The raccoon (Procyon lotor, common raccoon, or coon) is a mammal. They are curious, clever, and solitary. Orginally from North America, they have spread through Central America, and live in various habitats. They have escaped in some parts of Eurasia (see map), and now live there as well. They are omnivorous. Its family is in the Caniformia, and related to the mustelids.
The raccoon's most distinctive features are its multi-purpose front paws, its facial 'mask', and its striped tail. Raccoons are noted for their intelligence. Studies show they are able to remember the solution to tasks for up to three years. Raccoons are usually nocturnal. Their food is about 40% invertebrates, 33% plant foods, and 27% vertebrates.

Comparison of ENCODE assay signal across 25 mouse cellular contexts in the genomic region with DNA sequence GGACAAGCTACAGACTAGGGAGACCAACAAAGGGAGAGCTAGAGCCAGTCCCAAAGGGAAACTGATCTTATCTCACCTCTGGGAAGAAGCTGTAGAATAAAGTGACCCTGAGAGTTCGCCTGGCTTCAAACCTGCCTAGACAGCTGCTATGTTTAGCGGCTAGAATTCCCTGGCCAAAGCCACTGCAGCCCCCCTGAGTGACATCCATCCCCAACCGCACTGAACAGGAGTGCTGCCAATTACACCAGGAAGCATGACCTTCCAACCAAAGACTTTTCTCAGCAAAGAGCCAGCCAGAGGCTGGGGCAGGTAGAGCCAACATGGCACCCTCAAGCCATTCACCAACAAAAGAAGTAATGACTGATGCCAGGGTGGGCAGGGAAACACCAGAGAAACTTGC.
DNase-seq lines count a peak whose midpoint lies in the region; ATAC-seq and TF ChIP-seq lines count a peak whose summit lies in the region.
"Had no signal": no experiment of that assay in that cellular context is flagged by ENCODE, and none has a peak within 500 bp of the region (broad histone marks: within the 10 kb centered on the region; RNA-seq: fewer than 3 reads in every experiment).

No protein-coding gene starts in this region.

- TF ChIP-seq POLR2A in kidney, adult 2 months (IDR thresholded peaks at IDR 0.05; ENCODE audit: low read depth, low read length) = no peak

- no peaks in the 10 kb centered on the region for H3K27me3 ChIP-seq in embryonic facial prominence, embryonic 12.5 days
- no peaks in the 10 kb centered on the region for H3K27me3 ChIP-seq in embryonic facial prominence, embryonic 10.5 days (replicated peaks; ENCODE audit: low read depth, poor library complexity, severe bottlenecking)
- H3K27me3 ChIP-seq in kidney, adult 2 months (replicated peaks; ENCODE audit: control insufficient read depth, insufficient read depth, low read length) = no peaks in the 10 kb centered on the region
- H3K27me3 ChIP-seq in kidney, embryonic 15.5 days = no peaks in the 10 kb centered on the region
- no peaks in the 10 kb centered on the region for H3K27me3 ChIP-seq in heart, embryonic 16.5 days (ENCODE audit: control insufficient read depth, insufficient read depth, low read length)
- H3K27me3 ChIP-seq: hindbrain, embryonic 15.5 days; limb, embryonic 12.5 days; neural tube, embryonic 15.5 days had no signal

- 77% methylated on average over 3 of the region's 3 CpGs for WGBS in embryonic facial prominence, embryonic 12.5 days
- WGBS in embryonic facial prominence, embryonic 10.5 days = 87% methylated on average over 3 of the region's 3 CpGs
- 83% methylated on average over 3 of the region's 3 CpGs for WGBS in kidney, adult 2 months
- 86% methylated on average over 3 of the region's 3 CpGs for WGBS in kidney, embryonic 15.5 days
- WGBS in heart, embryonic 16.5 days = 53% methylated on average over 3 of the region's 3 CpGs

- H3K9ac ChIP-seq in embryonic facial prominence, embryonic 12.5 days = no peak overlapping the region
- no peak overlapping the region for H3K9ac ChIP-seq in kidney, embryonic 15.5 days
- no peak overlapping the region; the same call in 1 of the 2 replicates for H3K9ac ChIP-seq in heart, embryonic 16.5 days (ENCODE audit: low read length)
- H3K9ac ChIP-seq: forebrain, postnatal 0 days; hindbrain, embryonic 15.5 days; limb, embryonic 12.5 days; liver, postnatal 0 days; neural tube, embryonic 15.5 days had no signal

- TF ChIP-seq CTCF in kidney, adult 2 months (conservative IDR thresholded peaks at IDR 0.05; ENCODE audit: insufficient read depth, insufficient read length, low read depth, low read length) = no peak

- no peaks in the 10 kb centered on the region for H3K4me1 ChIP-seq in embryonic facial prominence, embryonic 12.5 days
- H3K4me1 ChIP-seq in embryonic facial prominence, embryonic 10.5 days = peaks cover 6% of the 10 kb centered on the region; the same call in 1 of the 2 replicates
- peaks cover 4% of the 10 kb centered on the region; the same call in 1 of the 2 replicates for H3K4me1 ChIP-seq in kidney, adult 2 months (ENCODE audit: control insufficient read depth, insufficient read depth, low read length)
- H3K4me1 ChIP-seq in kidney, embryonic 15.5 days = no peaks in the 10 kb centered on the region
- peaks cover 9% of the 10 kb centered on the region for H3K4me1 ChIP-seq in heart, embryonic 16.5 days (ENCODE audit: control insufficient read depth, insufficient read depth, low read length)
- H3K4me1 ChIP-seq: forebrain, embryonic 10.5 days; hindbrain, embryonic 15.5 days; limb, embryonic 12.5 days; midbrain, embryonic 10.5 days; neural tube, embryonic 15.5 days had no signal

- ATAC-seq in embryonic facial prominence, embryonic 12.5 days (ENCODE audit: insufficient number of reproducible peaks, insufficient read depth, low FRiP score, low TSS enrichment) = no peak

Most raccoons live in the wild. Being around humans does not bother them. They often nest in empty buildings, garages, sheds, and even the attics of houses. Raccoons do not hibernate in the winter. Those that live farther north, where it is colder, grow thick coats to keep them warm and spend long periods sleeping. Raccoons in captivity can live up to 20 years. In the wild, they usually live only 1-3 years.
Two other species of raccoon, the crab-eating raccoon (P. cancrivorus) and the Cozumel Island raccoon (P. pygmaeus) are extremely similar to the common raccoon. The crab-eating raccoon is quite widespread in eastern South America.